Watchdog report: $86 million counternarcotics plane never flown

Watchdog report: $86 million counternarcotics plane never flown

A plane bought and modified by the Pentagon and the Drug Enforcement Administration (DEA) for counternarcotics operations in Afghanistan is four times over budget and no longer headed to that country, according to an inspector general report released Wednesday.

“Even though collectively the DEA and [the Department of Defense] have spent more than $86 million on the Global Discovery program, we found that, over seven years after the aircraft was purchased for the program, the aircraft remains inoperable, resting on jacks and has never actually flown in Afghanistan,” a Justice Department inspector general report reads.

In 2008, the DEA bought the plane for $8.6 million for the Global Discovery program, a joint Pentagon-DEA project to modify a transport aircraft for use in Afghanistan. The modifications include surveillance and other capabilities needed for a combat environment.

The project was originally supposed to cost $22 million and be done by December 2012.

As of July, the Pentagon and the DEA have spent $86.6 million on the program, according to the report. Of that, $67.9 million has come just from the Defense Department, including $1.9 million to build a hangar in Kabul that has never housed the aircraft.

The DEA stopped aviation operations in Afghanistan in July without the plane ever having flown there, according to the report.

“The aircraft has never flown in Afghanistan as originally intended and, because the DEA removed all aviation operations from Afghanistan in July 2015, it likely never will,” the report says. “Moreover, despite the DEA’s withdrawal from Afghanistan, as of March 2016, the DOD continued to spend appropriated funds in an effort to make the aircraft operational and flyable.”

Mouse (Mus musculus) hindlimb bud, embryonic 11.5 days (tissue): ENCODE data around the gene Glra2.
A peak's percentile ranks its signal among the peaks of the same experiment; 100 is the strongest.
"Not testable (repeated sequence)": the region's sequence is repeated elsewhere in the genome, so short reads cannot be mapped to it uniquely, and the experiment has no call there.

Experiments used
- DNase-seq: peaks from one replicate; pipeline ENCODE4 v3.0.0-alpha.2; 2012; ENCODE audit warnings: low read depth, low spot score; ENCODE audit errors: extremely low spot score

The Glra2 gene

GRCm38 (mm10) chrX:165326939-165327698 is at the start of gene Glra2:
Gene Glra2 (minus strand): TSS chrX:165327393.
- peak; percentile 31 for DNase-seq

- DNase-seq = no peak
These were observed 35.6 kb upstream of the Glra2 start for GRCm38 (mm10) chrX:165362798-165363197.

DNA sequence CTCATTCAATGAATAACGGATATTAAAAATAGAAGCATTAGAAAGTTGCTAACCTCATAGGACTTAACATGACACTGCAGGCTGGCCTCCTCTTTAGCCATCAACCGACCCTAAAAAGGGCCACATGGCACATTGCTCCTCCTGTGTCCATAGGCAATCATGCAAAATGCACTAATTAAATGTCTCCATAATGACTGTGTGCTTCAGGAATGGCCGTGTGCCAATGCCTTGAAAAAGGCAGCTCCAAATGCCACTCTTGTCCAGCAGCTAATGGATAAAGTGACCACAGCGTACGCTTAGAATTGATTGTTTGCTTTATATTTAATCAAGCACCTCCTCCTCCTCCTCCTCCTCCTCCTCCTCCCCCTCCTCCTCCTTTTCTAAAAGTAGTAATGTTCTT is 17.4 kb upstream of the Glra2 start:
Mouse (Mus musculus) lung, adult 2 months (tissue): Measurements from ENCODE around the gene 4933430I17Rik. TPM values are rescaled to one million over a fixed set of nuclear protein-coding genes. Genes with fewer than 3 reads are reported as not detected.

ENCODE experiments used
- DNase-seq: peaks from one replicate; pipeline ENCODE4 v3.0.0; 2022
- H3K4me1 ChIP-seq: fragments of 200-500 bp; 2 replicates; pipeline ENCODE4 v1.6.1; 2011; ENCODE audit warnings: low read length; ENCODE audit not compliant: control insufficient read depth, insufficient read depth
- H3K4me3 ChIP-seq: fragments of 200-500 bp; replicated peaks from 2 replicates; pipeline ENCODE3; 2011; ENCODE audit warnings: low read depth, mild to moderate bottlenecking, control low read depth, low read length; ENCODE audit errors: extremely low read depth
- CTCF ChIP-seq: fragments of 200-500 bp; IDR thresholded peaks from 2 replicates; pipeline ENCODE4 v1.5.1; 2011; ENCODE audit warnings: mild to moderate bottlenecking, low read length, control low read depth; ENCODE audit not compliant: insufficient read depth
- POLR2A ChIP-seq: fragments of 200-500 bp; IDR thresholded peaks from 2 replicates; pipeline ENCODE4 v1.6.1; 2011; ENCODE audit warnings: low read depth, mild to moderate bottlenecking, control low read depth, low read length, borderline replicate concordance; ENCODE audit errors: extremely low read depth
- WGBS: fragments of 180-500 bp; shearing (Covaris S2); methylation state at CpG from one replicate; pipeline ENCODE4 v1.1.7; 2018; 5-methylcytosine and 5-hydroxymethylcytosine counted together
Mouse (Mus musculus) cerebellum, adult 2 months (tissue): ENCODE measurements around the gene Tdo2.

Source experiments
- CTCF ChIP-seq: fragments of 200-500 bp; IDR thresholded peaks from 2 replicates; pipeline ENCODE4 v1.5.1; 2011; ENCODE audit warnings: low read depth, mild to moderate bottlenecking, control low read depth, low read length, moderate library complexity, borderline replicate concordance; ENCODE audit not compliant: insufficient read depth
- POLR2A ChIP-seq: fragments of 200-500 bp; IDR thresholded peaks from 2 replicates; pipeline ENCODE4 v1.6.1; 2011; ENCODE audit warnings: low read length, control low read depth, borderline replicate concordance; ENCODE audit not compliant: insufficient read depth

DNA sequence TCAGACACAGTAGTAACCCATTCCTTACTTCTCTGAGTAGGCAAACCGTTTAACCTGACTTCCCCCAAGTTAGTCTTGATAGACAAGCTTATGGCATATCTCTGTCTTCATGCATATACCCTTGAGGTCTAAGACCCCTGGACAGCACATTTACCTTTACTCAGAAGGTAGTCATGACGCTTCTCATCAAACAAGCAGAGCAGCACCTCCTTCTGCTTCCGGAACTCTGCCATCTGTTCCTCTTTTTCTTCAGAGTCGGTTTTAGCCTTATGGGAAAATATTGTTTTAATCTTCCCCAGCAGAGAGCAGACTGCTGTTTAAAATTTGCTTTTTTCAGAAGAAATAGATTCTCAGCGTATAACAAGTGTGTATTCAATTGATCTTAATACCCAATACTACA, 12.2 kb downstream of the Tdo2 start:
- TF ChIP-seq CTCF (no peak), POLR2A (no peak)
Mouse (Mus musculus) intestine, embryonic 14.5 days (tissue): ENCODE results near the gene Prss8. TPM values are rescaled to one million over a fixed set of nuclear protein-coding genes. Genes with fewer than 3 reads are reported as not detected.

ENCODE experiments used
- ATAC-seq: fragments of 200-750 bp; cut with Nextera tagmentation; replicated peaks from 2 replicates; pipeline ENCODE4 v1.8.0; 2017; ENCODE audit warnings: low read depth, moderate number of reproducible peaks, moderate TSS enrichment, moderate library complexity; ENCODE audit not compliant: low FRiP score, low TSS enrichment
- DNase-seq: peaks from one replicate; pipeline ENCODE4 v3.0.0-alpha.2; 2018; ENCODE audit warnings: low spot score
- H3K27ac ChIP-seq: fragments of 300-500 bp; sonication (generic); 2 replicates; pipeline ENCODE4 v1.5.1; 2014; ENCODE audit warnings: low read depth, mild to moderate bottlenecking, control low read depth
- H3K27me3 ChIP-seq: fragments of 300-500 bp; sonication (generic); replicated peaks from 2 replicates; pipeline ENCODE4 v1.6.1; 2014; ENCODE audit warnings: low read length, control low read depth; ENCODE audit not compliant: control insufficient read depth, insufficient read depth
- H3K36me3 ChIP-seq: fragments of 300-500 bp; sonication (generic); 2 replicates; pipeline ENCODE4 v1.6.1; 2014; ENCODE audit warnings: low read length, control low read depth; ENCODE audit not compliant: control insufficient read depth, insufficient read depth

A DEA official told the inspector general the plane will instead be used in the Caribbean, Central America and South America when it's ready, according to the report.

The inspector general found a number of failures by the DEA, including the DEA failing to follow federal acquisition regulations, not entering into a clear memorandum of understanding (MOU) with the Pentagon and spending $2.5 million on costs such as travel, training and plane maintenance that were “unallowable and unsupported” by MOUs with the Pentagon intended to fund other aircraft maintenance.

In a written response included in the report, the DEA agreed with eight of 13 recommendations but said the inspector general was taking a “narrow” view of the MOU in saying what costs were unallowable and unsupported.

“Many of the audit report conclusions have been based upon [the Office of Inspecter General's] interpretation of the intent of the MOU between DEA and DoD,” the DEA wrote. “DEA understood that under the MOU, funding could be used to support aviation operations in Afghanistan. Further, DEA remained in regular contact with DoD regarding all matters involving the MOU, including this interpretation about the use of funding.”

Still, the DEA promised to review the costs.

“While DEA disagrees with OIG’s assessment of its analysis of DoD funds for aviation support to Afghanistan, DEA will make every effort to address the items identified as unallowable,” the response says. “DEA acknowledges that, as with any program, human error may have occurred in the application of some of the expenditures.”